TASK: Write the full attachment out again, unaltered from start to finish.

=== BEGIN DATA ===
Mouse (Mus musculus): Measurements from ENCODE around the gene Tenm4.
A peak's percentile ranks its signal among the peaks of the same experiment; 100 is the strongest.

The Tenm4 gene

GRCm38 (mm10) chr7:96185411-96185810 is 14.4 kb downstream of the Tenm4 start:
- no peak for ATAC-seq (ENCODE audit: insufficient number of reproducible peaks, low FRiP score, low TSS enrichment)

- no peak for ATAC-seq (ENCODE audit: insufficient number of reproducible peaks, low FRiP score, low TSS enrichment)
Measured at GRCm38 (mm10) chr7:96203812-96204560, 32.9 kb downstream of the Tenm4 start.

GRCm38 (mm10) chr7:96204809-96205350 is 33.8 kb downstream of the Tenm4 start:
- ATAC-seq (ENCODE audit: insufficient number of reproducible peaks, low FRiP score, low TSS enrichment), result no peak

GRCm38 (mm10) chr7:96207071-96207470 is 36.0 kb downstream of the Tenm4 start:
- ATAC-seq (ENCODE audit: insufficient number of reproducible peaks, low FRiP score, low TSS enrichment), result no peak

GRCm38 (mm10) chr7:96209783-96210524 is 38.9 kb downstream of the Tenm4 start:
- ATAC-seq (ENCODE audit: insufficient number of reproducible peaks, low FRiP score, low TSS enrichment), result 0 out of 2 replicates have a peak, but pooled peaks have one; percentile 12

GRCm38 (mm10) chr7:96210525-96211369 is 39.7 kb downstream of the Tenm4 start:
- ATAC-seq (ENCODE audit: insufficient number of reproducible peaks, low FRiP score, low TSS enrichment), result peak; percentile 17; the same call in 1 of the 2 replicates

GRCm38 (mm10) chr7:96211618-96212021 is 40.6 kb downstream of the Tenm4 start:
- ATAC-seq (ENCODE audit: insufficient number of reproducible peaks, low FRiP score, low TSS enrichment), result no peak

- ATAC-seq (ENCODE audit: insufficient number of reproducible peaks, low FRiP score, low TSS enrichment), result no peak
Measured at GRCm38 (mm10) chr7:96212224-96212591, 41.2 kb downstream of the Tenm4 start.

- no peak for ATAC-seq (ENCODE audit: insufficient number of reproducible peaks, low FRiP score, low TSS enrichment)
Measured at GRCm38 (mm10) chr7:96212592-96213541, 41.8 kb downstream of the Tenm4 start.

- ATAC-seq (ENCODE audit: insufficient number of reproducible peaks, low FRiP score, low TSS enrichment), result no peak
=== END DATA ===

Mouse (Mus musculus): Measurements from ENCODE around the gene Tenm4.
A peak's percentile ranks its signal among the peaks of the same experiment; 100 is the strongest.

The Tenm4 gene

GRCm38 (mm10) chr7:96185411-96185810 is 14.4 kb downstream of the Tenm4 start:
- no peak for ATAC-seq (ENCODE audit: insufficient number of reproducible peaks, low FRiP score, low TSS enrichment)

- no peak for ATAC-seq (ENCODE audit: insufficient number of reproducible peaks, low FRiP score, low TSS enrichment)
Measured at GRCm38 (mm10) chr7:96203812-96204560, 32.9 kb downstream of the Tenm4 start.

GRCm38 (mm10) chr7:96204809-96205350 is 33.8 kb downstream of the Tenm4 start:
- ATAC-seq (ENCODE audit: insufficient number of reproducible peaks, low FRiP score, low TSS enrichment), result no peak

GRCm38 (mm10) chr7:96207071-96207470 is 36.0 kb downstream of the Tenm4 start:
- ATAC-seq (ENCODE audit: insufficient number of reproducible peaks, low FRiP score, low TSS enrichment), result no peak

GRCm38 (mm10) chr7:96209783-96210524 is 38.9 kb downstream of the Tenm4 start:
- ATAC-seq (ENCODE audit: insufficient number of reproducible peaks, low FRiP score, low TSS enrichment), result 0 out of 2 replicates have a peak, but pooled peaks have one; percentile 12

GRCm38 (mm10) chr7:96210525-96211369 is 39.7 kb downstream of the Tenm4 start:
- ATAC-seq (ENCODE audit: insufficient number of reproducible peaks, low FRiP score, low TSS enrichment), result peak; percentile 17; the same call in 1 of the 2 replicates

GRCm38 (mm10) chr7:96211618-96212021 is 40.6 kb downstream of the Tenm4 start:
- ATAC-seq (ENCODE audit: insufficient number of reproducible peaks, low FRiP score, low TSS enrichment), result no peak

- ATAC-seq (ENCODE audit: insufficient number of reproducible peaks, low FRiP score, low TSS enrichment), result no peak
Measured at GRCm38 (mm10) chr7:96212224-96212591, 41.2 kb downstream of the Tenm4 start.

- no peak for ATAC-seq (ENCODE audit: insufficient number of reproducible peaks, low FRiP score, low TSS enrichment)
Measured at GRCm38 (mm10) chr7:96212592-96213541, 41.8 kb downstream of the Tenm4 start.

- ATAC-seq (ENCODE audit: insufficient number of reproducible peaks, low FRiP score, low TSS enrichment), result no peak